A good way to get your work out there in the poetry world before you think of submitting a collection, or even compiling one, is to submit to literary magazines. There are many different magazines calling for submissions all the time. If you are a spoken word artist, maybe it’s time to experiment with your work on the page.

See this advice from Jacob Denno, Editior of Popshot Magazine: –


If you’ve never read the What Editors Want article on The Review Review, I can’t stress enough what a valuable piece of writing it is. It’s not a quick read but it provides some of the most measured and sage advice for writers submitting their work to literary magazines that I’ve ever read. What it understandably isn’t able to do is be more specific about the writing that each magazine is looking for — so with submissions for our fifteenth issue just around the corner, I thought I’d give a brief insight here.

When it comes to fiction, Popshot has built a reputation for publishing stories about the weird, the wonderful and the slightly macabre. In our latest issue the most popular story, entitled The Basement, told the tale of two mysterious aunts who raise their orphaned nieces whilst maintaining a fascinating secret that the nieces go on to inherit. In our thirteenth issue it was The Men Of Burr, the wartime story of a social outcast who through a unique skill becomes a local hero. In our eleventh issue it was The Memory Jar, a heart-rending short that drops us into the lives of a devoted couple who grow increasingly dependent on their vast collection of memory jars.

Why did we choose these stories and what is it about them that our readers have connected to? Firstly, they’re written clearly and aren’t fussy, allowing the reader to lose themselves in the story rather than try to navigate what’s going on. Arguably, the best stories are written in such a way that we forget a writer has even written them. Secondly, they capture your attention from the first line, providing enough detail to instantly understand the scene but not so much that the reader’s curiosity is met. If the first line makes you want to read the second and the second line makes you want to read the third, that’s where we stumble across the hallowed ground of ‘unputdownable’. Thirdly, we love a twist, an unexpected turn or something that will stir the emotion. If a story brings out our gooseflesh, we put it in the magazine. Those stories that hit us in the viscera — the ones that really make us feel something — are the ones we look to publish. Get out our gooseflesh and you’ll go straight onto the shortlist.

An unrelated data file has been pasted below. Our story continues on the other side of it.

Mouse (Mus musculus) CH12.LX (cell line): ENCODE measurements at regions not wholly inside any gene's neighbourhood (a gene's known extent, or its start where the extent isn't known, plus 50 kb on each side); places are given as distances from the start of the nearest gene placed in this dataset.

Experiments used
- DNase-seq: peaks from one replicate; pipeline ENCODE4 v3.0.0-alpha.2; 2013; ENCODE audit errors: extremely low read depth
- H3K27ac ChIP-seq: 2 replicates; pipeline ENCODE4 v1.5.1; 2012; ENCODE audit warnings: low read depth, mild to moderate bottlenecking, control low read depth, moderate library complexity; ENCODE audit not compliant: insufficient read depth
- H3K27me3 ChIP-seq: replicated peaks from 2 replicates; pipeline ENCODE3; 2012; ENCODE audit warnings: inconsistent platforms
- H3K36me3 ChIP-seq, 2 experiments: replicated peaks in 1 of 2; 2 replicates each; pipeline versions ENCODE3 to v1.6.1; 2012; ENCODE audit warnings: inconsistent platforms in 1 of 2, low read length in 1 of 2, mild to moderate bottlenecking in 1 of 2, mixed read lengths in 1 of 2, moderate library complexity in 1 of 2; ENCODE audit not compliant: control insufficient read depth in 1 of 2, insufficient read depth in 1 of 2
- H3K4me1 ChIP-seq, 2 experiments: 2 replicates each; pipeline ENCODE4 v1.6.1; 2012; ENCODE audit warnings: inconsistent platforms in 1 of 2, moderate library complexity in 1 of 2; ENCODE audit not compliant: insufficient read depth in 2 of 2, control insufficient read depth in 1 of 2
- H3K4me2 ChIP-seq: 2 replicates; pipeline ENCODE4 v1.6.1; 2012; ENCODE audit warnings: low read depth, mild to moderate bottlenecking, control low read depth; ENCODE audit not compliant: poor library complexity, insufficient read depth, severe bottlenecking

What we look for in poetry is much the same as with fiction — clear writing, being hooked from the first line, being emotionally stirred — but it’s much more a question of beauty. Not necessarily in terms of its subject matter but in the way it’s composed; the beauty in the language that’s been chosen and the ability to ensure that each word is weighed, measured and found to say much more than just the word itself. It was Samuel Taylor Coleridge who said that poetry is “the best words in the best order” and as hard as we’ve tried, it’s difficult to find a definition much more punchy than that. Perhaps the finest recent example of a poem that ticked every box we had was Aki Schilz’s piece If I Could Undo Any Mistake It Would Be You which was published in our twelfth issue and can be read over at our website.

Ultimately, if you would love to see your writing published and illustrated in Popshot, there’s no better way of understanding the work that we put in the magazine than by reading the magazine itself. We say it a lot but there’s a remarkable correlation between those that have read Popshot and those whose poetry and short fiction ends up being published in its pages. In the last four issues of the magazine, 50-70% of our contributors have either been print subscribers, digital subscribers or have read a copy of the magazine before. So, if you would like to increase your chances of getting in — whilst supporting Popshot at the same time — pick up a single copy from £6 plus postage or subscribe from £10 a year and get our latest issue as the initial copy, followed by our next two issues over the coming year plus free access to our digital edition which contains every issue we’ve ever published.

Here’s to reading some of the finest literary work we’ve ever read.

— Jacob Denno, Editor